Book Review by Debbie Winkler
Target Age Group: children ages 9 – 12
My Rating: 3.5/5 stars
* Received for free for review purposes
Gerald Wilkins is a pretty geeky, awkward 13-year-old. He spends most of his time daydreaming about knights, dragons and rescuing fair damsels in distress. So he is ill prepared for his sudden inheritance of twenty billion pounds (about $30 billion US). Gerald never even met his Great-Aunt Geraldine! He is baffled as to why a woman he never met would leave all of her money, her houses, her Caribbean island, her yachts, private jet and more. And why leave everything to a little kid? Gerald has to figure out what is going on – and fast! Because the same person who murdered his great-aunt is now after him!
Gerald knows that his great aunt’s murder is somehow tied to the theft of the priceless Noor Jehan diamond (insured at 100 million pounds), which was somehow stolen from the British Museum just a few days earlier. As he starts his investigation, he makes some new friends in the twins, Ruby & Sam Valentine, who help him out of a pretty sticky situation. They manage to track the diamond to a private club and then to a country manor. But why is everyone after the diamond? And how come everyone assumes Gerald knows what is going on?
This is a fun, fast-paced adventure for tween & teen boys. There is plenty of action to keep restless readers occupied – and generous dashes of humor pop up unexpectedly to help bring a smile to your face. The plot is a bit of a cross between Indiana Jones, Harry Potter and The 39 Clues, with the author borrowing the spirit and characters from both. The plot kept my attention, but I did get a little bugged with the kids always being in exactly the right place at the right time to pick up critical clues that everyone else missed. I had a really great time at the end, though, as the kids discover some really cool old artifacts that they use to solve the first puzzle – just like Indiana Jones! It is pretty clear that the artifact at the end of the book is the tip of the iceberg and that Gerald needs to learn more about his family tree, just like The 39 Clues.
As far as characters go, they seemed like cookie-cutter copies of Harry Potter, Hermione Granger & Ron Weasley. Gerald is the focus and is kind of like Harry Potter, always in the right place at the right time and stumbling across critical clues without having to make a huge effort. Ruby is like the know-it-all Hermione Granger, full of facts and figures who teases the boys mercilessly. Sam is a luckless blunderer, like Ron Weasley, who always manages to do the wrong thing at the wrong time and kind of just follows the other two. I wish that authors would get over these archetypes and move on to something else. The fact that Ruby & Sam are twins and not friends falling in love with each was just not enough of a difference for me. I also was bugged by the fact that Gerald randomly exhibits magical powers sporadically throughout the book. Either this book is a fantasy with magic thrown in or it isn’t. I found the few insertions jarringly out of place and did not feel like they fit in the book at all.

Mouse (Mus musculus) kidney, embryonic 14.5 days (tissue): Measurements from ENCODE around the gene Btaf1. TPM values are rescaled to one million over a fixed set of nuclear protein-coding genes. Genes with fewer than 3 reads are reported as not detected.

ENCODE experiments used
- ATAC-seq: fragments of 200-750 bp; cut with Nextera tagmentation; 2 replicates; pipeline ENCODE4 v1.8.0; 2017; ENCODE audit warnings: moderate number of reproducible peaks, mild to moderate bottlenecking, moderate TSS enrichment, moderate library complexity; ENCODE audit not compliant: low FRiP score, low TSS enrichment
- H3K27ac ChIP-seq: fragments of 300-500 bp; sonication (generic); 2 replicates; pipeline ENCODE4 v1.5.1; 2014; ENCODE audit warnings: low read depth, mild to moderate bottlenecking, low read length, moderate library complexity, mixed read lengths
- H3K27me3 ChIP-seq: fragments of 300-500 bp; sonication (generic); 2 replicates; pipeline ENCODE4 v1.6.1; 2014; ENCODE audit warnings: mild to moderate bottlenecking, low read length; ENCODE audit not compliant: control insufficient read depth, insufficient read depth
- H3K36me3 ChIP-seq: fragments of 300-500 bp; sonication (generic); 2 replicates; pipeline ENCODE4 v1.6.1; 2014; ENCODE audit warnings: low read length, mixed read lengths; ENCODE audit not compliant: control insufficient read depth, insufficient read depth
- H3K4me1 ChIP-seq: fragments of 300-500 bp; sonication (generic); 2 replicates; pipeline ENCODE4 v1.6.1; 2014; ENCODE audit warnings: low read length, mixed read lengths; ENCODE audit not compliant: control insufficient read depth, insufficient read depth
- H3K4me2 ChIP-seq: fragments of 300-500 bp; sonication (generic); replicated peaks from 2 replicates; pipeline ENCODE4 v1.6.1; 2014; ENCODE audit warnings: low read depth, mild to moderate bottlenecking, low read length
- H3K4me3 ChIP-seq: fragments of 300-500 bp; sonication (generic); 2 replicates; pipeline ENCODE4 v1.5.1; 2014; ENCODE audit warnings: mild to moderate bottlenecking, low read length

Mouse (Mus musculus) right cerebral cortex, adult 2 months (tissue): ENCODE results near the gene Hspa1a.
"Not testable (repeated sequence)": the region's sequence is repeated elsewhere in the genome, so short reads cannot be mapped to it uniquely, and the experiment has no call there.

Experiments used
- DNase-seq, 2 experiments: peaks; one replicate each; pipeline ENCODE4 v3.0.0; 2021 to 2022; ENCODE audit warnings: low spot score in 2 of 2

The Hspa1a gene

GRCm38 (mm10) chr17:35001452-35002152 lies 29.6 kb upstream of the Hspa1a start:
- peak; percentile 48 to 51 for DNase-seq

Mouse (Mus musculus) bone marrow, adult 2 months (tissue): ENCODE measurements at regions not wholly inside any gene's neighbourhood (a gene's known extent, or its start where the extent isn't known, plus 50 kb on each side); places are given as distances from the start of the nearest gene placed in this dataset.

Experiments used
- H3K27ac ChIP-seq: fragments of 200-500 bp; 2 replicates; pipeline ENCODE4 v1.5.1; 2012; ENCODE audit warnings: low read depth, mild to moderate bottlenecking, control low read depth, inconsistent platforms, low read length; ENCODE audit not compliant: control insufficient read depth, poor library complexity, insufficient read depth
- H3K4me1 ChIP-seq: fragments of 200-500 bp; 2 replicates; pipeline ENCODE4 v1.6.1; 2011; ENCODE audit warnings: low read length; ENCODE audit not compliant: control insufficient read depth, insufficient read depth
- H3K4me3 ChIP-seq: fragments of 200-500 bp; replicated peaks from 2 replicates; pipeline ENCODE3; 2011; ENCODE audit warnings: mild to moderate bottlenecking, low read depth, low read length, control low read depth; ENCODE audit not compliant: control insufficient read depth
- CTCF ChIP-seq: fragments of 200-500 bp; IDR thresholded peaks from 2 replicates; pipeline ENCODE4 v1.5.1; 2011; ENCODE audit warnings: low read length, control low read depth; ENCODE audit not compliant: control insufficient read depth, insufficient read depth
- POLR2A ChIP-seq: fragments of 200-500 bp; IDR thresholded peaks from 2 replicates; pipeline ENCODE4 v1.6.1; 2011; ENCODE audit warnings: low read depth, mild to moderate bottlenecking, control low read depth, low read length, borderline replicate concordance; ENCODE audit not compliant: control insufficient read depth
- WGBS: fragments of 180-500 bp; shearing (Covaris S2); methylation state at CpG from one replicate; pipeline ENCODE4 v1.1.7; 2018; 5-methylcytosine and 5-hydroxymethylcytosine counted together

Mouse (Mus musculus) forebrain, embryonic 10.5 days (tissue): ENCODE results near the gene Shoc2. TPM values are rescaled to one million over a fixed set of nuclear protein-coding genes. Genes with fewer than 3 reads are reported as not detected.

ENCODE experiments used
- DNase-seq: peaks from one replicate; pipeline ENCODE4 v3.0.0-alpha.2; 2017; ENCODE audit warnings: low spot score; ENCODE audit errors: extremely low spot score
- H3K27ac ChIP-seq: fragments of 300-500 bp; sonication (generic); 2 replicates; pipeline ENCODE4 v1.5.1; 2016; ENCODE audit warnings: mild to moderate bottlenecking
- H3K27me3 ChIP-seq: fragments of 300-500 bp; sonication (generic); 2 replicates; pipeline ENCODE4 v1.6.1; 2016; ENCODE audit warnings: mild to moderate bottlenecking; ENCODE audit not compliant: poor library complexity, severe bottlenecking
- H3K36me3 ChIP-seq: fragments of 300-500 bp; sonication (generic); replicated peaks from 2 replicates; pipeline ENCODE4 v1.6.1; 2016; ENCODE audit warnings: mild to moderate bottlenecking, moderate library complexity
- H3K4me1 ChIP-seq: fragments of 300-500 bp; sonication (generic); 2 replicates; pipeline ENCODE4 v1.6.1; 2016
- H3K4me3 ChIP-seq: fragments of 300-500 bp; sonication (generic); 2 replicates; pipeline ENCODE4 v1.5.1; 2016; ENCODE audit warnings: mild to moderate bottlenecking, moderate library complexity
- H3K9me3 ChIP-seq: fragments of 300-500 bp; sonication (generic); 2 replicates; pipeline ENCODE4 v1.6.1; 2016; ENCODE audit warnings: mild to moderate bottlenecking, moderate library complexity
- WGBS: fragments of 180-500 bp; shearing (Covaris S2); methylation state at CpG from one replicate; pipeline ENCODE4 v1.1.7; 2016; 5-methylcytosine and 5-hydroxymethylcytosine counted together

The villains were pretty easy to spot if you read a lot. The main villain is, of course, a red herring, with an even more evil villain lurking in the background. I don’t know why kids never take the advice “trust no one” to heart and almost always spill their guts to completely the wrong person. Still, a few plot twists at the end left the door wide open for a host of sequels to come and I am sure that the author has every intention of releasing more books in The Archer Legacy series. I thought this book was interesting enough to warrant a sequel, but I do hope that the author takes some more time to develop his characters and make them a little bit more real. Right now, they are just a bunch of kids running around, solving puzzles and making snarky comments to each other. I hope that Newsome gives them some depth, some feeling and please, some weaknesses to make them seem real! Also, one more little complaint – please find another way to describe surprise other than bulging eyes popping out of their eye sockets. We get it already.
This book contains some violence, descriptions of murder, people dying in various traps, and mild torture. There is lot of British vocabulary used in the book so the language is pretty mild as most American kids will not understand everything that is being said. There are lot of bugs, snakes and other creepy, crawly things in crypts and old, moldy houses. Recommended for ages 8 and up.